Unit 4 board agrees to extend deadline for moving Burnham to Aug. 10

Unit 4 board agrees to extend deadline for moving Burnham to Aug. 10

CHAMPAIGN — Mark your calendars for Aug. 10.

After two district-set deadlines came and went, the preservationist aiming to save the Burnham Mansion and the Champaign school board decided Monday evening to reset the terms of their agreement.

A unanimous vote gave UI architecture grad Chris Enck the board's blessing in continuing the project despite the missed deadlines, extending the home's move-by date from July 15 to 32 days from now.

Board member Kathy Shannon emphasized Monday that the new timeline is final.

"I appreciate your stepping up on this, but if those deadlines aren't met, it's not going to happen," she told Enck, who was in attendance at the Mellon Administrative Center. "I think it's important that we say this in public: that we are doing what we feel like we have to do, and this is the absolute last we can do."

Last month, Enck shared with The News-Gazette his plans to physically move the 134-year-old Burnham Mansion — which stands in the way of Central High School's expansion — to a now-empty lot at 501 W. Church St., only a block away.

But the closing date for that property is July 20, five days past a district-set deadline which stipulated that Enck would pay $2,500 for each missed day the mansion didn't move.

The new agreement states that Enck has until Aug. 10 to move the building from 603 W. Church down the street — a deadline he himself created and the board OK'd Monday. To prove the project is feasible, Enck said he set another deadline of July 23, when he would have to present the district with a bill of sale for the lot at 501 W. Church St.

"I mean, the whole project is a tight timeline to work with, so setting these smaller deadlines with the overall timeline allows the district to know that we're moving forward and making progress," Enck told The News-Gazette after the meeting.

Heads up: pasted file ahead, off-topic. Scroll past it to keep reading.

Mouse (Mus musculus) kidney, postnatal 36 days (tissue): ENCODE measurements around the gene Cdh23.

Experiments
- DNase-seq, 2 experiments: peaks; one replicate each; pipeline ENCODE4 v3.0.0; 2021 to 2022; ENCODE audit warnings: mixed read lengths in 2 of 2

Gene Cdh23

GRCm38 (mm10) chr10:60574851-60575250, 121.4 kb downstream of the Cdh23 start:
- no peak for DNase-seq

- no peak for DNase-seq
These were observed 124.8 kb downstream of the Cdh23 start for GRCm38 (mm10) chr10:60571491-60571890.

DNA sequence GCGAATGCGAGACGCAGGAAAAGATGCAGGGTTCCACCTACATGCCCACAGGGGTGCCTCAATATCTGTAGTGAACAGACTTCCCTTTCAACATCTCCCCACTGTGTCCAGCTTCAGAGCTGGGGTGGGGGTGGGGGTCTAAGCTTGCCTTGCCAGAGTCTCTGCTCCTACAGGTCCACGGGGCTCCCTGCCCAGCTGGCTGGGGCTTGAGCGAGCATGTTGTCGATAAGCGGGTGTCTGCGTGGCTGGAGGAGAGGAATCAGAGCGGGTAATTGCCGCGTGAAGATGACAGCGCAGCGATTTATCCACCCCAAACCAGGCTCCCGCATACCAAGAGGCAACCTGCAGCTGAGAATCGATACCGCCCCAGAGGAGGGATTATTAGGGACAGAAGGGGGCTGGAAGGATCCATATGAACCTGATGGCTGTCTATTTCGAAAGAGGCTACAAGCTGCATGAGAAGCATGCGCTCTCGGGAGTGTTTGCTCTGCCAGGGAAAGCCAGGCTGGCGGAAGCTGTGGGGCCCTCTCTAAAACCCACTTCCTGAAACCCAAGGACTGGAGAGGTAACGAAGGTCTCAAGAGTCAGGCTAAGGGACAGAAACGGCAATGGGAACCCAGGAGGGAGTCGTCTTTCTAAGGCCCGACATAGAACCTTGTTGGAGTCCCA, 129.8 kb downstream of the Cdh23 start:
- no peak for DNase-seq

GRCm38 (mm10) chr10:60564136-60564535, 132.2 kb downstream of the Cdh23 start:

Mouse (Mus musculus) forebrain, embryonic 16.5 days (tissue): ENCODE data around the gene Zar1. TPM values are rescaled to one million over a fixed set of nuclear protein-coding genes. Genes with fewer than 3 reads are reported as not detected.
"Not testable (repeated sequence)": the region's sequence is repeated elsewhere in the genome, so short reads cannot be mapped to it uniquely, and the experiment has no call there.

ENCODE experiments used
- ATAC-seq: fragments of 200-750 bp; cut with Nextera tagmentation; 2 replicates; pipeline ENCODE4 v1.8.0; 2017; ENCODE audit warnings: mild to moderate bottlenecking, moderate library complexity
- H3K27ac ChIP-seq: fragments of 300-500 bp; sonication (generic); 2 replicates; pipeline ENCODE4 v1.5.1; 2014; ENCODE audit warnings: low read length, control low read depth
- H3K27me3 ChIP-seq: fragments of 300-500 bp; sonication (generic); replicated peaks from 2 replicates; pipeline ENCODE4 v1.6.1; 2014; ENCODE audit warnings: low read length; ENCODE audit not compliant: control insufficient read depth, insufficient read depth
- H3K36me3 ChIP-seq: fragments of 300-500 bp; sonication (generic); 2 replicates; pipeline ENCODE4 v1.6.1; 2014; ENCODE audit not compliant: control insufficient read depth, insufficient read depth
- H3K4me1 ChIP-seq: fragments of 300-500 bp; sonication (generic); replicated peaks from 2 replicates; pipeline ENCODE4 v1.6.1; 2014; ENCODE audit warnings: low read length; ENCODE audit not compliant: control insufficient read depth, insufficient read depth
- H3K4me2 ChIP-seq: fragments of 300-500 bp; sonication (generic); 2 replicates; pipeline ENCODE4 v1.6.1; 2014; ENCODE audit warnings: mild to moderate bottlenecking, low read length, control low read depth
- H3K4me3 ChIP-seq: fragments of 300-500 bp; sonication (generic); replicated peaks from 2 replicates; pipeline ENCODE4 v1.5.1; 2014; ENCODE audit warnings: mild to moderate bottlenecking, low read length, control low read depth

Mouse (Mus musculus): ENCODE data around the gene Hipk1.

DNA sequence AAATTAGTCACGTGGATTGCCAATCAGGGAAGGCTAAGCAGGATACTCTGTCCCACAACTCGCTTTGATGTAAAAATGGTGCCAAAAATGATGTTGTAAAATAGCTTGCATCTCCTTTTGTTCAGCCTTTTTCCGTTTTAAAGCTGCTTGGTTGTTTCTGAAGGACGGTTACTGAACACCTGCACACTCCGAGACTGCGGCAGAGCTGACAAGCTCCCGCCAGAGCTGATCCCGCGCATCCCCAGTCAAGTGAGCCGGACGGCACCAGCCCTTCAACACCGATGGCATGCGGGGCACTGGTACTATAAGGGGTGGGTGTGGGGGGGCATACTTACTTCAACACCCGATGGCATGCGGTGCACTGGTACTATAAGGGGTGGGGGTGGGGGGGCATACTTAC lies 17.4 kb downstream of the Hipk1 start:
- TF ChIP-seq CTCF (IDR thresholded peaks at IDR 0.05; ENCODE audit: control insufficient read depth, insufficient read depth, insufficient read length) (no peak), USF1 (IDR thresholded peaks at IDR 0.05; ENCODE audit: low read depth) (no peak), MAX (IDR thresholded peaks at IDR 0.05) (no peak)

Board President Chris Kloeppel said protections for the district are built into the agreement. Should Enck fail to provide that documentation by July 23, the entire deal can be terminated, Kloeppel said.

Kloeppel said the progress Enck had made by Monday afternoon showed his commitment to the project.

"That's what we have before us today: We have a drawn-out plan," he told Enck during the meeting. "We have that in front of us now. You've got legitimate skin in the game."

Earlier Monday, Enck provided the district with more details about the move, saying he had been in talks with Ameren Illinois about moving power lines in advance of the relocation.

Board members called the move a possible "win-win" for everyone involved.

"We collectively wanted to set this up," Vice President Amy Armstrong said. "We didn't want to set this up to fail. These are your deadlines. You created the deadlines; we did not. These are deadlines you think you can meet.

"I do hope that all of the voices that have wanted this will step up and help you with the financials you need to save this house."

In addition to Burnham Mansion, Enck hopes to move two other structures to the lot at 501 W. Church St., he revealed recently.

Being circulated among potential investors has been a working budget of $2.5 million to cover the cost of relocating Burnham, as well as the Capt. Edward Bailey house and its carriage house, both of which are at 606 W. Church St. — and redeveloping them into 30 apartments with 30 surface parking spaces.

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